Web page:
1989
DOI: 10.3109/07388558909036740
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A Study of Ethanol Tolerance in Yeast

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Cited by 141 publications
(69 citation statements)
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“…Increasing ethanol concentrations also strongly depress fermentation rate and yeast viability. For detailed information on the toxic effects of ethanol, the reader is referred to previous comprehensive reviews (47,65,139,275). The extent of yeast's tolerance to ethanol determines its ethanol productivity and final titer, which is especially relevant in very-high-gravity fermentation (72).…”
Section: Vol 72 2008 Metabolic Engineering Of Saccharomyces Cerevismentioning
confidence: 99%
“…Increasing ethanol concentrations also strongly depress fermentation rate and yeast viability. For detailed information on the toxic effects of ethanol, the reader is referred to previous comprehensive reviews (47,65,139,275). The extent of yeast's tolerance to ethanol determines its ethanol productivity and final titer, which is especially relevant in very-high-gravity fermentation (72).…”
Section: Vol 72 2008 Metabolic Engineering Of Saccharomyces Cerevismentioning
confidence: 99%
“…The study of ethanol tolerance in yeast is quite difficult due to the many inhibitory effects on this organism 11,13,14 . Additionally, there is no universally accepted method to define ethanol tolerance.…”
Section: -2863(9'8-32mentioning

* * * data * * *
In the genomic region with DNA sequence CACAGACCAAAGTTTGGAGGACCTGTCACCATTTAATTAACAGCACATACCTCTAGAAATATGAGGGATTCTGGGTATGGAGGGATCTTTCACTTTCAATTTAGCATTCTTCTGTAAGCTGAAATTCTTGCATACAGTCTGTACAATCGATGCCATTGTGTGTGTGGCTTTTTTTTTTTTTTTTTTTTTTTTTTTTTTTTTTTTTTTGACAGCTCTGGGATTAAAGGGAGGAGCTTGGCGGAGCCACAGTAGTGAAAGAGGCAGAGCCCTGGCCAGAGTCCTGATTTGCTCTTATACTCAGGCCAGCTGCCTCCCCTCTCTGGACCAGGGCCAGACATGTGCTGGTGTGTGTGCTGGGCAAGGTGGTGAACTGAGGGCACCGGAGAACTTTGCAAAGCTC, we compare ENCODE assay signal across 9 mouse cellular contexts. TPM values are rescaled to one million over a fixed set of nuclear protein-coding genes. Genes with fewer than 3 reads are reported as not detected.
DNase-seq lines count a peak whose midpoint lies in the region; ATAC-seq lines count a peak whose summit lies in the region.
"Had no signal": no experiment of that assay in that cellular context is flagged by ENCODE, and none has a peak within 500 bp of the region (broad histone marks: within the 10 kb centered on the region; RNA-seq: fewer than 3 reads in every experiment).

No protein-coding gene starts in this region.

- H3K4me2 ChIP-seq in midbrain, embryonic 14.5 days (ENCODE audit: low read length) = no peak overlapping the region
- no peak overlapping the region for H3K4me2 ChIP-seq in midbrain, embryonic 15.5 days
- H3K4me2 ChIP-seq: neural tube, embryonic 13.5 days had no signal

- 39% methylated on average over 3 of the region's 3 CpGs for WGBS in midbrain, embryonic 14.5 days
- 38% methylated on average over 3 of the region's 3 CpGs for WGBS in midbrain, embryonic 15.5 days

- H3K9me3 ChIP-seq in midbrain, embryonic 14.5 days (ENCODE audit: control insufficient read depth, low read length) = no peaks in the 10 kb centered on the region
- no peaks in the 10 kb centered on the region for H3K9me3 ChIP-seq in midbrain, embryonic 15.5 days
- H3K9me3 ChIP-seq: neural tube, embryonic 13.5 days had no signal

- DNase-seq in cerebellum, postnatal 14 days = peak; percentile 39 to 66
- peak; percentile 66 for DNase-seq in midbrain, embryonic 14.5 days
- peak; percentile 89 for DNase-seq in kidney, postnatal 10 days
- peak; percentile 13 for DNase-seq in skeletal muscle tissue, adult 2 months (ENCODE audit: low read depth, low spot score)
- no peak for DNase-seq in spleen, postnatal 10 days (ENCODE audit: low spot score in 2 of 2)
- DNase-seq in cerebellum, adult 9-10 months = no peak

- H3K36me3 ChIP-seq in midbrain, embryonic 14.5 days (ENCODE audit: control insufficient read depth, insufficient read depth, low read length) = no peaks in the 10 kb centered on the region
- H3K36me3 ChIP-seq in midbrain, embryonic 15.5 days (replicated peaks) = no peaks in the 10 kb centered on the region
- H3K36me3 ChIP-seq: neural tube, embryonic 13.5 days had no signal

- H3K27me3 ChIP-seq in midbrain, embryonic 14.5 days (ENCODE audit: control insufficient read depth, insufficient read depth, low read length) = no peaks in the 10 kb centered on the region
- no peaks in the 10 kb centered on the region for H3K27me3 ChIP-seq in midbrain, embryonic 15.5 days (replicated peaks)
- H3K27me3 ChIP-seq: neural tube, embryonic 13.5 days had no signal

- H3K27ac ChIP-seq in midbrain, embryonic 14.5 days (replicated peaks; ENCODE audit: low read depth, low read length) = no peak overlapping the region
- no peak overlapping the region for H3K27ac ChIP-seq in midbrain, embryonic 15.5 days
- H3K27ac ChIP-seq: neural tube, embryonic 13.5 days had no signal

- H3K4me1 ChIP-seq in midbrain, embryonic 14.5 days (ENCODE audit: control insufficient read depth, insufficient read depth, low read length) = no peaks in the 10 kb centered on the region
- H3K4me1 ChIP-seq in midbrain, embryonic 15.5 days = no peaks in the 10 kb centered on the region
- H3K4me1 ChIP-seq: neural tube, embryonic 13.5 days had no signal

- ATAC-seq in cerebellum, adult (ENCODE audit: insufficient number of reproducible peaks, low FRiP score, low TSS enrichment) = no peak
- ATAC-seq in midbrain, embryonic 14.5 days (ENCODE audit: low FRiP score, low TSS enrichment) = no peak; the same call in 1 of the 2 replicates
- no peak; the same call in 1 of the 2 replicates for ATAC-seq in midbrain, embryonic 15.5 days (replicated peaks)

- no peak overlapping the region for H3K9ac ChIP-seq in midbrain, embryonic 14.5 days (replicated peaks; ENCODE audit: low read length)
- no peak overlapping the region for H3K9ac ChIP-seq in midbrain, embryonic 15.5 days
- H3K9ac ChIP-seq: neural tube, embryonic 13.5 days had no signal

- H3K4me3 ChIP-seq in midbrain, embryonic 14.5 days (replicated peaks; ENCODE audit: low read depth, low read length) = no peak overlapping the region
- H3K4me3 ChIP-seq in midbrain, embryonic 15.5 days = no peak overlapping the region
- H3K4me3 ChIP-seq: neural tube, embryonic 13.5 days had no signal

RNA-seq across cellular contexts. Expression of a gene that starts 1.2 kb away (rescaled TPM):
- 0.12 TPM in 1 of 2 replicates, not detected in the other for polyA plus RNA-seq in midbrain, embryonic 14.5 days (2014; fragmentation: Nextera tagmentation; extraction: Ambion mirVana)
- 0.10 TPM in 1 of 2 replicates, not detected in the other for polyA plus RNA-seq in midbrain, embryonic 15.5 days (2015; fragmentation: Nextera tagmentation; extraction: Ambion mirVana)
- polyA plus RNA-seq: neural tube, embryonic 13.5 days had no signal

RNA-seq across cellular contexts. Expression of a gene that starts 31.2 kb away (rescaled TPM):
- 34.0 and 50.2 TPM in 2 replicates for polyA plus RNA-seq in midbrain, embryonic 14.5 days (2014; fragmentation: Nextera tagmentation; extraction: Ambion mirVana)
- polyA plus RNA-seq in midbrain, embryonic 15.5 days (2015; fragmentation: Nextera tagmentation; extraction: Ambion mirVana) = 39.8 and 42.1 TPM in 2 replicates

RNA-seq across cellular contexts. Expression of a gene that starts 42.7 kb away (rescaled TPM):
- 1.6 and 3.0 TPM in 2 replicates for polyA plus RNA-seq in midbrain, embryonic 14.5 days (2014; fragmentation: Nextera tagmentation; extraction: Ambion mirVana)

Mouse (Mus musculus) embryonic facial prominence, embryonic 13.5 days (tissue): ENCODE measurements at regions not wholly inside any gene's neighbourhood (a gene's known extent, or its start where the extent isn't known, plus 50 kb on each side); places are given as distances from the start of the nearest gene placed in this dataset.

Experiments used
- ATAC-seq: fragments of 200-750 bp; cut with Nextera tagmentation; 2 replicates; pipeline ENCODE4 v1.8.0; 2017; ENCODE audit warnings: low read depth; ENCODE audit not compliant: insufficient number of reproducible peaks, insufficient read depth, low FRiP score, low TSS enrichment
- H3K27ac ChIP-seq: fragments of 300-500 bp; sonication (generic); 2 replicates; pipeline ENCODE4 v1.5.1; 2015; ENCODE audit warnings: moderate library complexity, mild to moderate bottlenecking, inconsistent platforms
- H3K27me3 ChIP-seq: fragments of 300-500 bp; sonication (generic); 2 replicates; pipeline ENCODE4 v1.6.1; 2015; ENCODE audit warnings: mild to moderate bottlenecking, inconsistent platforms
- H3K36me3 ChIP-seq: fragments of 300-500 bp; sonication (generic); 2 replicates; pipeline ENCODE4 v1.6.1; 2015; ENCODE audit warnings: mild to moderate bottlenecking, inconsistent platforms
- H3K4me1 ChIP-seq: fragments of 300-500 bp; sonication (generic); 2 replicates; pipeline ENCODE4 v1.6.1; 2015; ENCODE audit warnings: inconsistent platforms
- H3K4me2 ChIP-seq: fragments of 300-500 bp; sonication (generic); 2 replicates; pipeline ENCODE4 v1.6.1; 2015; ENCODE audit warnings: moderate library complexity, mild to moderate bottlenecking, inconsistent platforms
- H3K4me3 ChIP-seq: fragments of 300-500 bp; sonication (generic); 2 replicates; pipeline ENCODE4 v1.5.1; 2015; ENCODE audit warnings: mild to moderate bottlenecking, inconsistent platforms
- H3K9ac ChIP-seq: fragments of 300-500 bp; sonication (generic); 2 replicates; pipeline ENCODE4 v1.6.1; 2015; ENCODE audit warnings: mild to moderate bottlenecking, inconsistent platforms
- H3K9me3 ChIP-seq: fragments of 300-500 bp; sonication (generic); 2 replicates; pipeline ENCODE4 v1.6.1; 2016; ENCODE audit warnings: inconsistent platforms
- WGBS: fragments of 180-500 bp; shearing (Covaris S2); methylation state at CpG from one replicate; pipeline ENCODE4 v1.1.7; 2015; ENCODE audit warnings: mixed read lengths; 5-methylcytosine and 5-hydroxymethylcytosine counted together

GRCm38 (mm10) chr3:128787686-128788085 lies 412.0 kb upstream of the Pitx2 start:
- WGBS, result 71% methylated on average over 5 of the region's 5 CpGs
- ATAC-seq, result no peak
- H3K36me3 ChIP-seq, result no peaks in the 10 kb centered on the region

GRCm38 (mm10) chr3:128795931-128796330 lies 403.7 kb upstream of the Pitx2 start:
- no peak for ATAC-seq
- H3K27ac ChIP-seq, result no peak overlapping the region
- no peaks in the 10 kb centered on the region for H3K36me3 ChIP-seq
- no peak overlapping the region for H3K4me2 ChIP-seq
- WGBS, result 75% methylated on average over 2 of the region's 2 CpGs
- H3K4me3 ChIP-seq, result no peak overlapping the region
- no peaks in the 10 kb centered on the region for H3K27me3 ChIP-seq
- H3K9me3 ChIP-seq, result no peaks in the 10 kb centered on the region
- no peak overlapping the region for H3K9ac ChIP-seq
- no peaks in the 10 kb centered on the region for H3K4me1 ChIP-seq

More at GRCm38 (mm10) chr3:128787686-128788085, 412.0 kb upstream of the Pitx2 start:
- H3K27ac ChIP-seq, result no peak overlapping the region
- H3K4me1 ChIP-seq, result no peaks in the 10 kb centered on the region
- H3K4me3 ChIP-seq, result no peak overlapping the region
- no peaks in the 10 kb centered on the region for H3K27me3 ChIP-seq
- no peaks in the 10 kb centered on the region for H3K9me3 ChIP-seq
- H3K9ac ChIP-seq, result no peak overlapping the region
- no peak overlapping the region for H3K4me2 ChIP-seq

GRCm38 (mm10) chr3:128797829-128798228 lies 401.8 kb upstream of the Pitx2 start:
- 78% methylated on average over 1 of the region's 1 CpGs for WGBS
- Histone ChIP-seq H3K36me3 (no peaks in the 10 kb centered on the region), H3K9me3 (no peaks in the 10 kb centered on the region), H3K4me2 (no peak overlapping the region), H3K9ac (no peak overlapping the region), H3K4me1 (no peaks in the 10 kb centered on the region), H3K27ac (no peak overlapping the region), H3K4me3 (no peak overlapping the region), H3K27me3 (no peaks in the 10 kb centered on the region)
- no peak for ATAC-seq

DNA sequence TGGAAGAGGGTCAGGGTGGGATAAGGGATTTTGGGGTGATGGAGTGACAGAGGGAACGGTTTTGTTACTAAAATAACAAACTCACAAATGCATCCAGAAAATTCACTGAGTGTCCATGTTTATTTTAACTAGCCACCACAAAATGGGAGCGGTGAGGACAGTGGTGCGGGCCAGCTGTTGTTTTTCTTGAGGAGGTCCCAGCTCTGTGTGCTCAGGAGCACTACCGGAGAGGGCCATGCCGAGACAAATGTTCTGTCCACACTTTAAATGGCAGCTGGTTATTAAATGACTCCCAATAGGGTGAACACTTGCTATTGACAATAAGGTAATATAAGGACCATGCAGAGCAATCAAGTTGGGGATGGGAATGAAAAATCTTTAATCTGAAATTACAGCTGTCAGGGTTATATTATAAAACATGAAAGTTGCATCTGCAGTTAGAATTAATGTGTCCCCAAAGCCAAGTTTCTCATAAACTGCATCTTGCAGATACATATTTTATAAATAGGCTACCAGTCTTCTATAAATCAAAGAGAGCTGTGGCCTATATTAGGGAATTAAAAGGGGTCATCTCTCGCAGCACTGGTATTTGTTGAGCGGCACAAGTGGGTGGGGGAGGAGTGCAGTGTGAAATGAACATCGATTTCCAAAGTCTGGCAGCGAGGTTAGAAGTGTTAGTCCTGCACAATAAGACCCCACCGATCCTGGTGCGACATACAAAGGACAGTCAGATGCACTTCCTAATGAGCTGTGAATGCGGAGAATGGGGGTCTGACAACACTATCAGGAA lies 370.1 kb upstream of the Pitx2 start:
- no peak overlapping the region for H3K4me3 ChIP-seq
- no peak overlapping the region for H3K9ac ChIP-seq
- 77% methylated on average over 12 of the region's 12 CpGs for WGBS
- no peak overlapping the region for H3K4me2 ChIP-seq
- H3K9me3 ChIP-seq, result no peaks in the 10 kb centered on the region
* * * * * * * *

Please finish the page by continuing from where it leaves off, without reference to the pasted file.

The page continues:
confidence: 99%
“…Furthermore, Marechal & Gervais 27 observed cell volume variation in S. cerevisiae during the first 24 h when exposed to various water potentials and attributed their observations to the exit of water flow from the cell. They concluded that hyperosmotic shock in S. cerevisiae resulted in the loss of cell turgor pressure and subsequently a rapid decrease in cytoplasmic water content and cell volume.The study of ethanol tolerance in yeast is quite difficult due to the many inhibitory effects on this organism 11,13,14 . Additionally, there is no universally accepted method to define ethanol tolerance.…”
mentioning
confidence: 99%
“…Therefore, the viability and vitality of Saccharomyces cerevisiae in the stationary phase are key factors in successful vinification. The yeast death phase during winemaking is still a poorly understood process that has been exclusively linked to the toxicity of the high ethanol concentration reached during fermentation (14). Some authors claim that cells start dying when sugar is still present (39), while others state that cells start dying only when all of the sugars have been consumed (6).…”
mentioning
confidence: 99%